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I had been meaning to re-watch Quantum of Solace for some time, with Daniel Craig’s last James Bond movie coming out next year (or at least it was before it was delayed). Some people really hated the movie, and I didn’t really know why. Many years ago I did watch Quantum of Solace but I don’t remember much of the movie, so I decided to rewatch it to see how I would find it. While I don’t think it’s terrible, I can see why a lot of people don’t really like it. Quantum of Solace has some high points but his significantly held back by an average script and action scenes with bad editing.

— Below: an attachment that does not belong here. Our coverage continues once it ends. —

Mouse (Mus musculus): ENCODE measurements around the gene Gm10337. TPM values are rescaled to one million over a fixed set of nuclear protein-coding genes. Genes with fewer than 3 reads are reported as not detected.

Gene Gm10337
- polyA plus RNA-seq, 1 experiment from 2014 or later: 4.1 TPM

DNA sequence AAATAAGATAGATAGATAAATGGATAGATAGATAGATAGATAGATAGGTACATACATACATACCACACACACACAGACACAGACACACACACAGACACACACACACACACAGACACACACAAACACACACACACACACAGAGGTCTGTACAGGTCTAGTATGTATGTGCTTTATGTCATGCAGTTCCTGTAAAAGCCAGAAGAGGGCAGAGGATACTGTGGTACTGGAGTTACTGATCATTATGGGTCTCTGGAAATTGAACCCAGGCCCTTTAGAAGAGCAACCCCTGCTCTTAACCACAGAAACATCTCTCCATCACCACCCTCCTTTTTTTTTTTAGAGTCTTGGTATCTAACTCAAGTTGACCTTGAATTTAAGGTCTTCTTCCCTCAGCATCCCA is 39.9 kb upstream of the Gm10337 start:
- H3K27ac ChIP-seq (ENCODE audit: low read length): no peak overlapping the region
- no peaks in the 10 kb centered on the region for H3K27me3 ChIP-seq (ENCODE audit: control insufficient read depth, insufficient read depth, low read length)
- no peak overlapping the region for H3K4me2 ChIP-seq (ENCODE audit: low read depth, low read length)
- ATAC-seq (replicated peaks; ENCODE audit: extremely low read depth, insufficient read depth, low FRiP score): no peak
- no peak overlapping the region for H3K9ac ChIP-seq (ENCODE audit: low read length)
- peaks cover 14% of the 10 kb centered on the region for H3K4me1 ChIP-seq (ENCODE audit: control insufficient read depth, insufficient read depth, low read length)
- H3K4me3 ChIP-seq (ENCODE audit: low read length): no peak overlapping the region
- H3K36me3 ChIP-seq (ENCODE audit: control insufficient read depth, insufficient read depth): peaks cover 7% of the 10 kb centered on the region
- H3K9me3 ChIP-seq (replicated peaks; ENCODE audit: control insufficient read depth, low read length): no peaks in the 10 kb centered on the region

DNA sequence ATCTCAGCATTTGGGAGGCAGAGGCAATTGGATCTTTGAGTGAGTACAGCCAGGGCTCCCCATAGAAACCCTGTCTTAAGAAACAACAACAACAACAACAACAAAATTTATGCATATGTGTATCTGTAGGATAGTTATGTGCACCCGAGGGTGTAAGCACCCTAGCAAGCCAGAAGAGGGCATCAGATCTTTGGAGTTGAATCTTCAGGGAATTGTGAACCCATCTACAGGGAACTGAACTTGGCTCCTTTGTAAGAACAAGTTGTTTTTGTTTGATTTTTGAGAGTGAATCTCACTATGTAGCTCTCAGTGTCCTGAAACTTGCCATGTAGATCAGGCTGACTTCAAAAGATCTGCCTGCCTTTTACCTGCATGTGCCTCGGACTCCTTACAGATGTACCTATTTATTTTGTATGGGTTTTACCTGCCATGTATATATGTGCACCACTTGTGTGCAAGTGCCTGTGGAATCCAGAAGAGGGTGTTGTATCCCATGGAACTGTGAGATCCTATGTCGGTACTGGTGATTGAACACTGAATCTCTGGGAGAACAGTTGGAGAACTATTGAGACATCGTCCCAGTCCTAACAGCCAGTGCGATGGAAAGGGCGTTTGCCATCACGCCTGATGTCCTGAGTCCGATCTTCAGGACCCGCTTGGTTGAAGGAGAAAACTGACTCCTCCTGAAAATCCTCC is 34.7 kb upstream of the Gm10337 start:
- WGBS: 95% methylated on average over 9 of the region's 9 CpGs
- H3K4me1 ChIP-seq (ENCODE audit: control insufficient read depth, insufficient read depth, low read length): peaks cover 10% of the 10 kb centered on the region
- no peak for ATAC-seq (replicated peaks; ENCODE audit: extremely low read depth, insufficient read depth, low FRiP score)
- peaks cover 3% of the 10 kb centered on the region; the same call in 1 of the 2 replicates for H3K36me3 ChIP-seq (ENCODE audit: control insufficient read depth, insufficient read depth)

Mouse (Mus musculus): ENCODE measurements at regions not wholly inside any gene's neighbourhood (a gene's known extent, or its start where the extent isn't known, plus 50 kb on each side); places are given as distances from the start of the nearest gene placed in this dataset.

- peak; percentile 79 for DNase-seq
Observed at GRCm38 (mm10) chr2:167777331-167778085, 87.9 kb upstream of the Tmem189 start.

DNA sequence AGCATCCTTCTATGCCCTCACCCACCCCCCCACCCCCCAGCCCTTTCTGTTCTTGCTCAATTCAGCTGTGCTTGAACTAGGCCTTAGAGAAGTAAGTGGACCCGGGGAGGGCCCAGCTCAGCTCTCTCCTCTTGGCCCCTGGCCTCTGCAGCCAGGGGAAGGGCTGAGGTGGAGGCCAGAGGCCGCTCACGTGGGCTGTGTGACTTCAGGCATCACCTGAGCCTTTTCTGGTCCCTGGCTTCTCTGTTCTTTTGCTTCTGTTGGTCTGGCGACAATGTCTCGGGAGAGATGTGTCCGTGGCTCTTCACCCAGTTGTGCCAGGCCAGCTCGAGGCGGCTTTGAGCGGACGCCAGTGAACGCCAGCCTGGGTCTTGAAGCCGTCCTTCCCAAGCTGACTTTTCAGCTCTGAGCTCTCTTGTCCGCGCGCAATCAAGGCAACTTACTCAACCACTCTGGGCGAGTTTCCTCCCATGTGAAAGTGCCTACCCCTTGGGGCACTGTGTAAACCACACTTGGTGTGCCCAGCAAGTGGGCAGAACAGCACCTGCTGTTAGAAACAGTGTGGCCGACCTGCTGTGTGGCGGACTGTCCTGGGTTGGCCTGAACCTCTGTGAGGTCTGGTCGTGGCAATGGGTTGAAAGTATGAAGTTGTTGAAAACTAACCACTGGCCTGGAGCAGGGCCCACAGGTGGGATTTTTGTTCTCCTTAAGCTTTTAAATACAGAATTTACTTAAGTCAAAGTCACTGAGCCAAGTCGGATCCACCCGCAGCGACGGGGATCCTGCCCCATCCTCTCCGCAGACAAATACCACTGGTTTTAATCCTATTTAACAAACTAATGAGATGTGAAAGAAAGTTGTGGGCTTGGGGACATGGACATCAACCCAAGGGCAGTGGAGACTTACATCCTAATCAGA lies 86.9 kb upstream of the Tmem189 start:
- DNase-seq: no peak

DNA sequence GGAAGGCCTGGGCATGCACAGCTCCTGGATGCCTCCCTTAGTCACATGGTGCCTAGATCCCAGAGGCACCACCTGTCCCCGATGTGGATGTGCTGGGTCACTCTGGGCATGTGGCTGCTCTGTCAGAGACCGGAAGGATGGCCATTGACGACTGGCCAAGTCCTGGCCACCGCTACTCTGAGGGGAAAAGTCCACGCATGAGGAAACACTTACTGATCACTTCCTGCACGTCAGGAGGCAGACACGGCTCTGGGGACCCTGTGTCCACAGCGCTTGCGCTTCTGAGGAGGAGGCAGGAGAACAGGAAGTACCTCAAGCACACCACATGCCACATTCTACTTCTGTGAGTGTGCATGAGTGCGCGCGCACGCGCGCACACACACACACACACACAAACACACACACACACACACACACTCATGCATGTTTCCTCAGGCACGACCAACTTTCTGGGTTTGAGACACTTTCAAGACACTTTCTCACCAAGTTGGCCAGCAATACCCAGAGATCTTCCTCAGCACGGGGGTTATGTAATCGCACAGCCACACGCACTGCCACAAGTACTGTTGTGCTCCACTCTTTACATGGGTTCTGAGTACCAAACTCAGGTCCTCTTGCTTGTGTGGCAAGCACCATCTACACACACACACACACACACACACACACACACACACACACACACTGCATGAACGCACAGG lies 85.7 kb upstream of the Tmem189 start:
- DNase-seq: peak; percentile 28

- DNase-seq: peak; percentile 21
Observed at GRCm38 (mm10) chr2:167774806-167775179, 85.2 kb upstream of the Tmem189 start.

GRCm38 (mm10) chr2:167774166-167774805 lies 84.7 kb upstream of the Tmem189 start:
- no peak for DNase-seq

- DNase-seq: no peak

One of the biggest flaws with Quantum of Solace is the script by Paul Haggis, Neal Purvis and Robert Wade, which really isn’t good. From what I can tell, director Mark Forster wanted to make the political circumstances in the story to be more realistic. That is why the film focussed on the global issue of the environment. While that concept might work for a political thriller, I’m not quite sure if it would quite work for Bond, and I’m someone who’s in favour for the Bond franchise to do new things in order to keep things fresh. I will give credit to them however for trying something new instead of having another Generic Evil Mastermind tries to take over world and instead trying to further set it into reality. It might’ve actually worked but taking a huge risk like this with a character and franchise like James Bond, it needs to be done in the right way to make it work, but the way it’s done here just falls flat. Odd direction of story aside, the main reason that the script has so many problems was the writer’s strike. Apparently at the time, they had a bare bones of a script and they couldn’t hire writers to finish it because of the writer’s strike, so Daniel Craig and Marc Forster had to work on it and do rewrites themselves during filming. Even Craig said that the film shouldn’t have started filming until the script was completed. Knowing all that after watching Quantum of Solace, everything makes sense now. As previously mentioned, the story is not that interesting, you don’t really care much about the characters or the story. The characters are particularly underdeveloped, the initial ideas of the characters were a good starting point but not good characters in the final product. It’s also not entirely easy to follow either, Bond films are almost always easy to follow but I got lost many times. In the end I just gave up on trying to figure out what entirely is going on. The film does bring up and ties up the Vesper and boyfriend storyline from Casino Royale (until Spectre brought it back up yet again) but it really didn’t feel necessary bringing that plotline back in the first place. The first movie seemingly tied up the plotline but most of all, that plotline is only slightly relevant to the plot in Quantum of Solace, like the main plot wasn’t going to bring up Vesper and all that as much originally but they added it in later on (with all the rewrites that’s entirely possible). This movie is actually short for a Daniel Craig Bond film, at about an hour 40 minutes long but it feels about 2 hours long. The length isn’t really an issue though, the writing itself was more the issue.